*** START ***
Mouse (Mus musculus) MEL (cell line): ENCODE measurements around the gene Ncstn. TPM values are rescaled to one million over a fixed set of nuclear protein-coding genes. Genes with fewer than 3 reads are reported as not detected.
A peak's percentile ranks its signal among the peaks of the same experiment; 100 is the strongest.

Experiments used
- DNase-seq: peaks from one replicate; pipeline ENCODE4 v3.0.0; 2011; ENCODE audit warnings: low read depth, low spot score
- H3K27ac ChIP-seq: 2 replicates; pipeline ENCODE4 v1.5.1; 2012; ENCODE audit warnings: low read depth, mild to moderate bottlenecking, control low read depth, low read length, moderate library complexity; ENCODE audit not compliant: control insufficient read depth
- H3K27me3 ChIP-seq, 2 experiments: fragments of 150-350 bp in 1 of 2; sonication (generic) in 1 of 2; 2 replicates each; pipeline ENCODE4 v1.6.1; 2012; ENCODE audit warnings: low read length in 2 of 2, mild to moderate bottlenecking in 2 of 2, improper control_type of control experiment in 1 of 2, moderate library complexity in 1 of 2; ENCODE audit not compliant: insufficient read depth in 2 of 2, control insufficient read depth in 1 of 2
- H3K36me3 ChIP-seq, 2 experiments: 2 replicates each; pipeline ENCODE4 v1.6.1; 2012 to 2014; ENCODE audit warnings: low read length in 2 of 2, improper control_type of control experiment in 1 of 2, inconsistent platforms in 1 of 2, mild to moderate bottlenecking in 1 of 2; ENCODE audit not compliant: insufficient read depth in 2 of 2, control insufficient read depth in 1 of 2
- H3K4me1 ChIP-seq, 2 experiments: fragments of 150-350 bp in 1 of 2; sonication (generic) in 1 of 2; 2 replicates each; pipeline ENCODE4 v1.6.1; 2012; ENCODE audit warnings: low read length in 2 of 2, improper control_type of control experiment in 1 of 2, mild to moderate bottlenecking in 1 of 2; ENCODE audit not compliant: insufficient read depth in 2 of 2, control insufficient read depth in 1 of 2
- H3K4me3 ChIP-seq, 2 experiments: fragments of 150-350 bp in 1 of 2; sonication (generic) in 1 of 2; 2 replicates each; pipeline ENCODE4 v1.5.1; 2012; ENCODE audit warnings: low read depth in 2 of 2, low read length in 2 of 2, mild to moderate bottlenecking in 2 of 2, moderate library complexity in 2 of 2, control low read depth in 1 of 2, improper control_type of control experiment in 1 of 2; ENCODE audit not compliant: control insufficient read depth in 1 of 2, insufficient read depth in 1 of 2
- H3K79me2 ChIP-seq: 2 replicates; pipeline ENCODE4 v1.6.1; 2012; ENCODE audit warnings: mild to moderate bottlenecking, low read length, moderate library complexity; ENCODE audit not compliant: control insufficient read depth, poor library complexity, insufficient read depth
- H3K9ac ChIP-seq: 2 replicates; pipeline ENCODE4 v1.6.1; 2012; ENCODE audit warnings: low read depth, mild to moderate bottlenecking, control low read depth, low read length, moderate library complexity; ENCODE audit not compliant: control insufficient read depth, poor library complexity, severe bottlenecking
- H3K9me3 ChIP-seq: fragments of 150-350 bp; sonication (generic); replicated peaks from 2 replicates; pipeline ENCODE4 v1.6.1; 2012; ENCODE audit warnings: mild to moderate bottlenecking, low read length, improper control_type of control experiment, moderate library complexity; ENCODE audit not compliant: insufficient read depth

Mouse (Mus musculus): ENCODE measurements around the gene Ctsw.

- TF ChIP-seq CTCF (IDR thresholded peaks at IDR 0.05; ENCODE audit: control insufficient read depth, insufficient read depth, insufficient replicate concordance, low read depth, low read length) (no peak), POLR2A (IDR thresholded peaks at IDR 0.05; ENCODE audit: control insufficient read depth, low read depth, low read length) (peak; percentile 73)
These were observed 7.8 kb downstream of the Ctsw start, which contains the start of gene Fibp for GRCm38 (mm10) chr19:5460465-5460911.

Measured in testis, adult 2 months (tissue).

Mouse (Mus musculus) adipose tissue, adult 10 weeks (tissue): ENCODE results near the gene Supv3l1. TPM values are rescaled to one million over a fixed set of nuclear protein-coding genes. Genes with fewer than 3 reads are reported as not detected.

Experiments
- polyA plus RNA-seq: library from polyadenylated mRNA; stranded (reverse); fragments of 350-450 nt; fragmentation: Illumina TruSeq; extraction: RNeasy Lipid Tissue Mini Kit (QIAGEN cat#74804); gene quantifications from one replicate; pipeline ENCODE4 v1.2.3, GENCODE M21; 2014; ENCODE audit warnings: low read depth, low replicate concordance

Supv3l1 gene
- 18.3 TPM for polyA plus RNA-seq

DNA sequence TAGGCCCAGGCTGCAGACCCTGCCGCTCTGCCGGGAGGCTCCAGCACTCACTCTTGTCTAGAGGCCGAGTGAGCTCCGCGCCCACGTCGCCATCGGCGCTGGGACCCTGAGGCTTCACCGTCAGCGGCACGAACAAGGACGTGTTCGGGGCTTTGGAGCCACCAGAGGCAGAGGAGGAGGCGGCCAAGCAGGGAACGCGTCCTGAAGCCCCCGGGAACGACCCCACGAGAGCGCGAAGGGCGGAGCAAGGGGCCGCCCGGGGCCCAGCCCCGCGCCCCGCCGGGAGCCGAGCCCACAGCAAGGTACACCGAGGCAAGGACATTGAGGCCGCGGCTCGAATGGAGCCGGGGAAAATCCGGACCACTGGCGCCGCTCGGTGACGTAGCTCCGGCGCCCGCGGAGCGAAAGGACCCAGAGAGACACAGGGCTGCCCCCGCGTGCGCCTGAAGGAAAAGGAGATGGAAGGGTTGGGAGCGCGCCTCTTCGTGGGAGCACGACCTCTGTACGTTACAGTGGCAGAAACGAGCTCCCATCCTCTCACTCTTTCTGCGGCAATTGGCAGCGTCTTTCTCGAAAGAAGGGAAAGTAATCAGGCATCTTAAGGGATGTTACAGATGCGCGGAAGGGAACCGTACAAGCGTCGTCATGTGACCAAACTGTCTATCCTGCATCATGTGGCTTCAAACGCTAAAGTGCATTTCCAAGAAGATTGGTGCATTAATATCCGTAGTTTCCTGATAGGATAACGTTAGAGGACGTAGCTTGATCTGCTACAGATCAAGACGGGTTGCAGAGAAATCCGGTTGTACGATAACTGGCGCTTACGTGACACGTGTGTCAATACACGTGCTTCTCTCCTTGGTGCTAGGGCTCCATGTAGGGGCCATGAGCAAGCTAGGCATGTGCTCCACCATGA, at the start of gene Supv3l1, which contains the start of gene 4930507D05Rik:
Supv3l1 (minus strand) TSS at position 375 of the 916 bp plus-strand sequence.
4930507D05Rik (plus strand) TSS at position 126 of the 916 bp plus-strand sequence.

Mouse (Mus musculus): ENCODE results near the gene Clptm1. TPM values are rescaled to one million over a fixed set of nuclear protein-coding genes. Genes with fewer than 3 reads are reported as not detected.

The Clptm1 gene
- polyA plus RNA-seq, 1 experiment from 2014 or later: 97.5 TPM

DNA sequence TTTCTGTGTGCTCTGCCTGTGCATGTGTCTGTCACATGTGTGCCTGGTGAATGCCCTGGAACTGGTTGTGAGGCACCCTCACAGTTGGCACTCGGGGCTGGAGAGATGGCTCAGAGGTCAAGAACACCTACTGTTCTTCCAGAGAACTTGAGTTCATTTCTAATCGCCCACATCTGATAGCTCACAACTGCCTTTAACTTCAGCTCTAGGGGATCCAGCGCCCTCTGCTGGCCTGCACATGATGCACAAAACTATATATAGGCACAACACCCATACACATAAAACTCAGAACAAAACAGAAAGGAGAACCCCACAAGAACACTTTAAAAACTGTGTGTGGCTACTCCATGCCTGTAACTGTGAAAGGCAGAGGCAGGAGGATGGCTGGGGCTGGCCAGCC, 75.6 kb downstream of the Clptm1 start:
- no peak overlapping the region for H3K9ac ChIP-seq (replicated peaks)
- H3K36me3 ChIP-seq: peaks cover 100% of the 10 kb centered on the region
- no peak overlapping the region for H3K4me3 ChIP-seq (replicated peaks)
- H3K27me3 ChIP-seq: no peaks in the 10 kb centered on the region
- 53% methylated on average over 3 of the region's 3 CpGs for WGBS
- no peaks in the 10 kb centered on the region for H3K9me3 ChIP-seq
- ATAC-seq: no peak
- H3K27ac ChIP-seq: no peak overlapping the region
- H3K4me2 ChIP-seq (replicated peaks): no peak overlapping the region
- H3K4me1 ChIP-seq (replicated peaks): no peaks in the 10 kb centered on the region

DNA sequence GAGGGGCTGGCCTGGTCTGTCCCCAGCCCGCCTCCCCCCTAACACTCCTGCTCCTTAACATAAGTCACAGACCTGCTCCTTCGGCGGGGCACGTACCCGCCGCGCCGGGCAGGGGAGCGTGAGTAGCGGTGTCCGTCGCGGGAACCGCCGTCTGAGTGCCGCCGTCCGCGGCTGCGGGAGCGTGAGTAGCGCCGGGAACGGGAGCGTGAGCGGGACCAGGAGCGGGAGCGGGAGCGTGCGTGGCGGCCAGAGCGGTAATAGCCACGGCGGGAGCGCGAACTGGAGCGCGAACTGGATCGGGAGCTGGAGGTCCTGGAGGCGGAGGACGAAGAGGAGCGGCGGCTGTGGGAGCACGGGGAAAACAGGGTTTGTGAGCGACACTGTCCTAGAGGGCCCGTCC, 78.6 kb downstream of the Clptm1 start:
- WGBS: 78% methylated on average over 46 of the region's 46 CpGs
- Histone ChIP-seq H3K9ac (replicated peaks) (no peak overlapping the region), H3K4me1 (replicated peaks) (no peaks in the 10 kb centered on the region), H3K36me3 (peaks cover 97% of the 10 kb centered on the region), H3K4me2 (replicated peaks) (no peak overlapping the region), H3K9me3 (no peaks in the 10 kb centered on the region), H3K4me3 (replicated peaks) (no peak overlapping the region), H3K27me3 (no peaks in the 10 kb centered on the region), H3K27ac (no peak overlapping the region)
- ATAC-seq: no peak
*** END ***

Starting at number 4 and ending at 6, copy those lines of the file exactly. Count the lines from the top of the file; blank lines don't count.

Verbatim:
- DNase-seq: peaks from one replicate; pipeline ENCODE4 v3.0.0; 2011; ENCODE audit warnings: low read depth, low spot score
- H3K27ac ChIP-seq: 2 replicates; pipeline ENCODE4 v1.5.1; 2012; ENCODE audit warnings: low read depth, mild to moderate bottlenecking, control low read depth, low read length, moderate library complexity; ENCODE audit not compliant: control insufficient read depth
- H3K27me3 ChIP-seq, 2 experiments: fragments of 150-350 bp in 1 of 2; sonication (generic) in 1 of 2; 2 replicates each; pipeline ENCODE4 v1.6.1; 2012; ENCODE audit warnings: low read length in 2 of 2, mild to moderate bottlenecking in 2 of 2, improper control_type of control experiment in 1 of 2, moderate library complexity in 1 of 2; ENCODE audit not compliant: insufficient read depth in 2 of 2, control insufficient read depth in 1 of 2